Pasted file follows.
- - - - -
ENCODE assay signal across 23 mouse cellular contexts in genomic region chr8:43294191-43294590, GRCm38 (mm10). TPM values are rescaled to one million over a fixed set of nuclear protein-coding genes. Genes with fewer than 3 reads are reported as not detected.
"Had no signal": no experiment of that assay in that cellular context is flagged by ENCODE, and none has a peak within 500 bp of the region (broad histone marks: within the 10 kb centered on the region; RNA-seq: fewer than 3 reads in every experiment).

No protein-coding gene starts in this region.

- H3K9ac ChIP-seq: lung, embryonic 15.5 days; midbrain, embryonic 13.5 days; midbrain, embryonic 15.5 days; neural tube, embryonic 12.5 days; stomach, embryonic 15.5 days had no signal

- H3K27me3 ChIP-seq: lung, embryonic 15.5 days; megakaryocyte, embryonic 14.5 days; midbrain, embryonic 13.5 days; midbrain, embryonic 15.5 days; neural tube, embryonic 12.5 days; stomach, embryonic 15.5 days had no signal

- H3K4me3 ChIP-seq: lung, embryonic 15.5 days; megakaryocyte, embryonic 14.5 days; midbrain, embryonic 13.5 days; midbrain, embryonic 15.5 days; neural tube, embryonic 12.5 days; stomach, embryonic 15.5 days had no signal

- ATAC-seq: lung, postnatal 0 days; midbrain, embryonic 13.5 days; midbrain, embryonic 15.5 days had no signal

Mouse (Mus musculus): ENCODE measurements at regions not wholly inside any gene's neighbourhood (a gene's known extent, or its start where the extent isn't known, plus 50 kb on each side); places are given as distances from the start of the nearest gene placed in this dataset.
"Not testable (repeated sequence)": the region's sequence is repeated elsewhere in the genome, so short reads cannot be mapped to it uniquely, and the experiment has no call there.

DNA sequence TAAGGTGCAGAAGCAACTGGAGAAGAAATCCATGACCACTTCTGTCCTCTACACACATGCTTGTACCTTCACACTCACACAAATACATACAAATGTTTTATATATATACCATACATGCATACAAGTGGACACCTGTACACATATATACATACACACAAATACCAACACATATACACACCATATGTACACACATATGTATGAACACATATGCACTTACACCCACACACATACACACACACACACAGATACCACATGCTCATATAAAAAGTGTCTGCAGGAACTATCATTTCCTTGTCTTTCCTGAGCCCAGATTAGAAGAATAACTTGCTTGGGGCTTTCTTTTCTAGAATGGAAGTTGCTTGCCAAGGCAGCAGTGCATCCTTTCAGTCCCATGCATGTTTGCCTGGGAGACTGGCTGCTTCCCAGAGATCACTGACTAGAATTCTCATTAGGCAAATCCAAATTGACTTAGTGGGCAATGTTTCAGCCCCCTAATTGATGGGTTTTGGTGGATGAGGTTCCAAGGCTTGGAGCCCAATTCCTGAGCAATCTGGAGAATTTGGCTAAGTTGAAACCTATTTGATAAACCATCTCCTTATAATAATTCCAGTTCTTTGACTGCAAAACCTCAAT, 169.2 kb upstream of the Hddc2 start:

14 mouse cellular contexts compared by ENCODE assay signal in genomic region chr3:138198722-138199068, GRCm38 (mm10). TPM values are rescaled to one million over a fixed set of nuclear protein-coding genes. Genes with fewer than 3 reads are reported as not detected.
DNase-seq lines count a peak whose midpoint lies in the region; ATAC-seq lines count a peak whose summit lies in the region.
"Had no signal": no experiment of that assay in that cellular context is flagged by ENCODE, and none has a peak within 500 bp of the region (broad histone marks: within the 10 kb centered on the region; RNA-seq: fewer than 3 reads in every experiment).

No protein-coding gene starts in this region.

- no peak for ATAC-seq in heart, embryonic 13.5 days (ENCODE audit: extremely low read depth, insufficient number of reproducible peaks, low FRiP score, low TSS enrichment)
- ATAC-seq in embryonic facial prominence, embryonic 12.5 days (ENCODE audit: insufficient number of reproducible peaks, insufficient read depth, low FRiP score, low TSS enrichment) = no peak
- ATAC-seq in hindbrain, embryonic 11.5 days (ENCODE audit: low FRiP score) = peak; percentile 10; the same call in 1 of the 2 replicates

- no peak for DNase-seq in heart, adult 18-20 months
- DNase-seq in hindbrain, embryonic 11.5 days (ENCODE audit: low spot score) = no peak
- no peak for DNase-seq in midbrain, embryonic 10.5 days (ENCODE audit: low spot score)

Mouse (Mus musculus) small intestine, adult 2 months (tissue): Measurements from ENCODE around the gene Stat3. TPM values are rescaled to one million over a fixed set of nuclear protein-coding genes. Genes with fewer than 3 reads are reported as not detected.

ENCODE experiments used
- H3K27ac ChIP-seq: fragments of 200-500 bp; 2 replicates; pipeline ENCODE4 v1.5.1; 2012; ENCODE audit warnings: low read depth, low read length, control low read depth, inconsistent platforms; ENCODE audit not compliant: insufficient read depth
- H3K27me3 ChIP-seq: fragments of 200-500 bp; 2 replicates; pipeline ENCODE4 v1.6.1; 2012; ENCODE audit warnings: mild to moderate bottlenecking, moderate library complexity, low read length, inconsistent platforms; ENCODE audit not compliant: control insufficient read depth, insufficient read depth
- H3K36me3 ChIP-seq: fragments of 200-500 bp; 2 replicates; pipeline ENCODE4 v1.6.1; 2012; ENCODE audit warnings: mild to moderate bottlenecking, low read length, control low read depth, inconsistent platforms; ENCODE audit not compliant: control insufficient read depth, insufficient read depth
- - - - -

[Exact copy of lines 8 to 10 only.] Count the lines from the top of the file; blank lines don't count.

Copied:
Mouse (Mus musculus): ENCODE measurements at regions not wholly inside any gene's neighbourhood (a gene's known extent, or its start where the extent isn't known, plus 50 kb on each side); places are given as distances from the start of the nearest gene placed in this dataset.
"Not testable (repeated sequence)": the region's sequence is repeated elsewhere in the genome, so short reads cannot be mapped to it uniquely, and the experiment has no call there.

DNA sequence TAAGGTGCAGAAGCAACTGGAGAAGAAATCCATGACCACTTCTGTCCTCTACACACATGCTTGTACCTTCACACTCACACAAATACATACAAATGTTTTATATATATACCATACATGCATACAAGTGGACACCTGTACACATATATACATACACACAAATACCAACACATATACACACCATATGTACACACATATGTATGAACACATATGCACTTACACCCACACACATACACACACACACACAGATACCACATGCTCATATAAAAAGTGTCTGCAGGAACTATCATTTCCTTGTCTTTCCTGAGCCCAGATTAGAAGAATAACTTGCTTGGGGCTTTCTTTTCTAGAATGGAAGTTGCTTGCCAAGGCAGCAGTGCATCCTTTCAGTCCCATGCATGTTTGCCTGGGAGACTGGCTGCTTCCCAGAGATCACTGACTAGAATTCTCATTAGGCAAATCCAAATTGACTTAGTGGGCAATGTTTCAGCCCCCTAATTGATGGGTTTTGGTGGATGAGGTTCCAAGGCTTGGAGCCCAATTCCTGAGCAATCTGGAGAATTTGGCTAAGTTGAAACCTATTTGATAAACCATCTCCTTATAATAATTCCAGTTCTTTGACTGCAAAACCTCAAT, 169.2 kb upstream of the Hddc2 start: